3.4. Impacts of Climate Change on Water Resources

3.4.1. General Trend Analysis

The impact of the RCMs and the applied RCP scenarios on selected water balance components is shown in Table 4. The changes in precipitation indicate a dryer future according to models 2, 3, and 4, although there is a high variation with regard to these three RCMs and the two RCP scenarios, with deviations in precipitation from +22 to −109 mm per year. The projected wetter future is more consistent and pronounced with regard to models 1, 5, and 6, especially in the RCP8.5 scenario, with an annual average increase of up to 302 mm in model 6. Also, the ensemble mean scenario projects 68 mm (RCP4.5) or 88 mm additional rainfall in both RCP scenarios. The actual evapotranspiration ET0 and the water yield are also closely linked to the precipitation trends, including the surface runoff (Table 4). Hence, the trends are similar; nevertheless, the magnitude differs and is in generally more pronounced for changes in water yield in contrast to changes in ET0. The potential evapotranspiration ETp is increasing in all RCMs by 43 mm up to 136 mm.
A more detailed overview of discharge behavior in the single models and RCP scenarios is given in Figure 9 by displaying the average intra-annual discharge for the single decades from 2010 to 2060. A comparison of the single decades across the six models and two RCP scenarios displays various decades as either dry or wet. Hence, a clear signal for the discharge pattern over time is not obtained. Nevertheless, Figure 9 shows a shift of the discharge peak from April to May for all the models, except for model 3, with a shift of the peak to June, from 2020 onwards.

3.4.2. Flood Frequency and Low Flow Analysis

Figure 10 shows the return levels of flood events for all six models (Table 2) across all simulations (historical model run, RCP4.5, and RCP8.5), according to the bias-corrected CORDEX Africa data. The high variance across the six models is obvious, especially for the RCP8.5 scenarios, where the 100 year return level varies between 7782 m3 s−1 (model 5) and 20,707 m3 s−1 (model 1). Nevertheless, an increasing trend of return level values in the RCP8.5 scenario is apparent, particularly for the rare events (25 years up to 100 years), according to the simulation results. Model 5 is an exception for this finding, with rather constant return levels for a 100 year event among the scenarios.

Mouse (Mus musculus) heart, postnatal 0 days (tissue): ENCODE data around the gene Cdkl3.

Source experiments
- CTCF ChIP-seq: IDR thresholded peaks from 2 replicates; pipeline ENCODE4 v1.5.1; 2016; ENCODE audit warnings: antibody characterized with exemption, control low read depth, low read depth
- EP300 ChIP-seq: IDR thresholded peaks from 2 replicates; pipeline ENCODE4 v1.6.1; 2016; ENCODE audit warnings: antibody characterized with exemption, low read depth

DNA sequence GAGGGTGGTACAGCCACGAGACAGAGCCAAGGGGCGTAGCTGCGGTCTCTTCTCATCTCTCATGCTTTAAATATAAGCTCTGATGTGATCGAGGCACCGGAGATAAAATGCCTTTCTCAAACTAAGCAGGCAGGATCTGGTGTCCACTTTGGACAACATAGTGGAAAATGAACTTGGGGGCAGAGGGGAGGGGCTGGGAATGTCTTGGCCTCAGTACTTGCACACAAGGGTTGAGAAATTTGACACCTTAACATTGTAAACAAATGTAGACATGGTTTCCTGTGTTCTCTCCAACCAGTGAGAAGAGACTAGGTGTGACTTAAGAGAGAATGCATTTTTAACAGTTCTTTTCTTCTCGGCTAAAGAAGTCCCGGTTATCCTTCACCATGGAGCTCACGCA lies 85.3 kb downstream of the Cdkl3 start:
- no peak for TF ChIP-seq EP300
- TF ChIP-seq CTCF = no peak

The aforementioned results are supported by Figure 11, which displays the arithmetic mean of all scenarios for each model (Figure 11a) and the arithmetic mean of all models for the specific scenarios (Figure 11b). According to these results, model 4 and model 5 incorporate the highest and lowest return levels, respectively, with regard to 25-year return levels or higher. Figure 11b indicates a rising intensity of flooding events for the RCP4.5 and RCP8.5 scenarios.
Table 5 confirms the finding that the impact of RCP scenarios regarding a rise of flood magnitudes increases with increasing return periods. The relative change of all models and RCP scenario runs in comparison to their respective historical simulations is shown for the single return periods. The arithmetic mean of the percentage increase of the return levels rises constantly, while the standard deviation rises from the 5 year return level upwards, even though relative changes with increasing discharge values are considered as a baseline in these calculations.